What do we do?

Now you’ve established which employees have been salaried and previously not been paid overtime, you can figure out what needs to change from here. The frightening problem for non-profits with many low to mid-range salaries is mildly obvious, primarily because without a massive amount of new fundraising or complete reorganization, it would appear overtime is now paid to all salaried employees above that level. There are two ways of thinking a non-profit can use, however to go about this.

Make the most of it!

The first is discussing this with your donors and board. Use this as a fundraising tool! Now is the time to dust off your mission statement and stories of all the great things you do to discuss how you need financial support to meet the ever changing regulations and to ensure, even in a nonprofit, that your employees are taken care of. You may find this opens the door to fundraising opportunities beyond just the funds needed to cover the differences in overtime. An open discussion with a donor over why your organization is worth it might lead to a new funding stream for other programs as well!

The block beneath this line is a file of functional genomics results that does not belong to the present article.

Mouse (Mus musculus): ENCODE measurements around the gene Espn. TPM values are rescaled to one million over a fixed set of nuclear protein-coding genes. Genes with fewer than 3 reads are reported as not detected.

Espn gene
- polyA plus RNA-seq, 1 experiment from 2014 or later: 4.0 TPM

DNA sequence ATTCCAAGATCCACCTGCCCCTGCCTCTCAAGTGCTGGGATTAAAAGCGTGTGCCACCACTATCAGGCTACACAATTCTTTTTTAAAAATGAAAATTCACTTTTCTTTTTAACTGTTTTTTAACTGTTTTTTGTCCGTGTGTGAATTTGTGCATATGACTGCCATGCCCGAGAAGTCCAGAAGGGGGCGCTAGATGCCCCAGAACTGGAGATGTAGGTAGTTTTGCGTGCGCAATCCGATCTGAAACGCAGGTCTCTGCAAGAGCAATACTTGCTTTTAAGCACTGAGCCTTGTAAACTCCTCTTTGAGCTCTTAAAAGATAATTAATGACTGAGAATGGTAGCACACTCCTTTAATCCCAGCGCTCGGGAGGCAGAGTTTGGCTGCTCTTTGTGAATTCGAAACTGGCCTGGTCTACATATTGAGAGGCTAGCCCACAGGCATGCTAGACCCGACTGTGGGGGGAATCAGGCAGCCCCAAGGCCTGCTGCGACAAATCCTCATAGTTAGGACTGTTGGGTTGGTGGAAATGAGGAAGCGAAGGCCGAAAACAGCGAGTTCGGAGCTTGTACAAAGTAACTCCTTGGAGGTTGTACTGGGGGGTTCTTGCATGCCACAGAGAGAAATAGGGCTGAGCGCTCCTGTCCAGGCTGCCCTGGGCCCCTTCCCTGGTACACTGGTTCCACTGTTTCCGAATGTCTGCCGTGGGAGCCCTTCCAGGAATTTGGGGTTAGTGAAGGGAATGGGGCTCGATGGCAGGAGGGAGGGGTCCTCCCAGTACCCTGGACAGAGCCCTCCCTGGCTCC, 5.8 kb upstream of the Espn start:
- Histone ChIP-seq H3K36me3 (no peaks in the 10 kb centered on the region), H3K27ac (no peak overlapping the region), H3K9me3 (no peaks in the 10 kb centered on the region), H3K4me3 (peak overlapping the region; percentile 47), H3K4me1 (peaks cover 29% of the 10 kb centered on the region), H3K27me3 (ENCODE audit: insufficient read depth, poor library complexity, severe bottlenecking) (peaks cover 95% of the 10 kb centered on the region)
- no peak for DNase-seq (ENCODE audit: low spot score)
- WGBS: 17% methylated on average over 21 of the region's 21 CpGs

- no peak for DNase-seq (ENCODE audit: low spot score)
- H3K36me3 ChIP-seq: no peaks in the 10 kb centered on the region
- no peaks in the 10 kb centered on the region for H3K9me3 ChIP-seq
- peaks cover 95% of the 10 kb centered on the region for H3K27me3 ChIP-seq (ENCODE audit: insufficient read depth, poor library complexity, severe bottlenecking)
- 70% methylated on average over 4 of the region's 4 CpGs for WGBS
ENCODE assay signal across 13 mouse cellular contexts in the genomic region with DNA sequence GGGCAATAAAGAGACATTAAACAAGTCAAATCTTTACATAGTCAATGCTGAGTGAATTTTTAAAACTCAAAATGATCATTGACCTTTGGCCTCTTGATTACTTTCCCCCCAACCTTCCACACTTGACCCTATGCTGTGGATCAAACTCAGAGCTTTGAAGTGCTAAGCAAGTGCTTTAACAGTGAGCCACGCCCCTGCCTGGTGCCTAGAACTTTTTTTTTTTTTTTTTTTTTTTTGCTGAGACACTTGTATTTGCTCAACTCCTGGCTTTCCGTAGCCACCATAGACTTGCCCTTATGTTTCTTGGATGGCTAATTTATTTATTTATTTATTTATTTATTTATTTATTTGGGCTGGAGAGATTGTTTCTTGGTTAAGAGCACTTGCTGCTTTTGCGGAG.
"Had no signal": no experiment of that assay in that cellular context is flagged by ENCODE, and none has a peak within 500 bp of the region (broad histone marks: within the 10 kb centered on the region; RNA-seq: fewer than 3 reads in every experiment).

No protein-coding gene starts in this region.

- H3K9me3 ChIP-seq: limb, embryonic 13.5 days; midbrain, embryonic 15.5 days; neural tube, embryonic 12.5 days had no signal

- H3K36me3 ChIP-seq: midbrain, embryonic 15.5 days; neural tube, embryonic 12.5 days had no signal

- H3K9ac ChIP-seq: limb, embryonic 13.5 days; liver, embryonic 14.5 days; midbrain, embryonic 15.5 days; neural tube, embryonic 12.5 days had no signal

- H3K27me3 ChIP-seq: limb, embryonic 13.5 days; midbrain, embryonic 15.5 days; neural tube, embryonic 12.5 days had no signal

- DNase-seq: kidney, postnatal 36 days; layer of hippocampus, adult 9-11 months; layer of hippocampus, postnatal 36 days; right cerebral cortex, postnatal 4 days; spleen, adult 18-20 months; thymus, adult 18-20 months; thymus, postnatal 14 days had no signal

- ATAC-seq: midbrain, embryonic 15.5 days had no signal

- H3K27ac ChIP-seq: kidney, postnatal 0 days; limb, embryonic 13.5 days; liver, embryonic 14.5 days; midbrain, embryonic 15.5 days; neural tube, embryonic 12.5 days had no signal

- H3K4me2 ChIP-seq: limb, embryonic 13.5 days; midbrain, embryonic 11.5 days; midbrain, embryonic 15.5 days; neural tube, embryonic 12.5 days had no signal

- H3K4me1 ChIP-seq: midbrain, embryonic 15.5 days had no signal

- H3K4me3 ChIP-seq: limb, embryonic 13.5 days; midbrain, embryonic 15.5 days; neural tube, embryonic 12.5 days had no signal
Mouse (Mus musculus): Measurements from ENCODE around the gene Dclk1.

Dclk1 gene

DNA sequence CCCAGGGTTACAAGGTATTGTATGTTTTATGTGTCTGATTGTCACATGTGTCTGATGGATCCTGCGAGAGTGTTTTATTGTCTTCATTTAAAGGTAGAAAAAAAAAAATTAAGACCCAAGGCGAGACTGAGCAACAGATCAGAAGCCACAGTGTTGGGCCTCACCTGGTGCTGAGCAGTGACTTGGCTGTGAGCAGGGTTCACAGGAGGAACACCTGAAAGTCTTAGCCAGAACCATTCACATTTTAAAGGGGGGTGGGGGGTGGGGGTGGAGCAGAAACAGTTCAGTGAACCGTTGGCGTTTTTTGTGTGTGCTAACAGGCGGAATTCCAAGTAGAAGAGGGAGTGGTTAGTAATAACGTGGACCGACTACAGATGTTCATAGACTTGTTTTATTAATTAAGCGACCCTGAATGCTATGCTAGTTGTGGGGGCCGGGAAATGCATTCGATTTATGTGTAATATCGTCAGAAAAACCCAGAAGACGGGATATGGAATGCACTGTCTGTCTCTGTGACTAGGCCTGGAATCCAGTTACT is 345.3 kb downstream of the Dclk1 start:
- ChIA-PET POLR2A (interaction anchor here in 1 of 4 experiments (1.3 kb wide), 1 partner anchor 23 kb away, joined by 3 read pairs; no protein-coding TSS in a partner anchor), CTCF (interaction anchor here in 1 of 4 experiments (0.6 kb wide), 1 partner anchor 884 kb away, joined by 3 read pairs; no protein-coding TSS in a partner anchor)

The second line of thinking is to mitigate the financial impact it will have right now. This can be done in several ways to help streamline who is exempt under individual coverage. It’s been established that your CFO and CEO are going to be either exempt from receiving overtime due to being over $913 a week in salary or must be paid if they are under that level due to their interstate commerce duties. That being said, a shift in duties, even while planning how to raise the necessary funds to shift them back, might be in order to ensure less of your staff hits the “over 40-hour mark.” Various options for mitigating the financial impact of these changes on your current year’s budget should be discussed with your board treasurer, CFO, and an attorney familiar with Human Resource law. It is better to ask now than risk a DOL audit in the future.

In Conclusion

The financial impact on the nonprofit sector has yet to be seen with these overtime changes, but hopefully, this article helped give you a rough idea of what’s ahead and how to plan. Contact an expert on your board or in your area for more information on how this will affect your nonprofit and see the nonprofit brochure from the Department of Labor at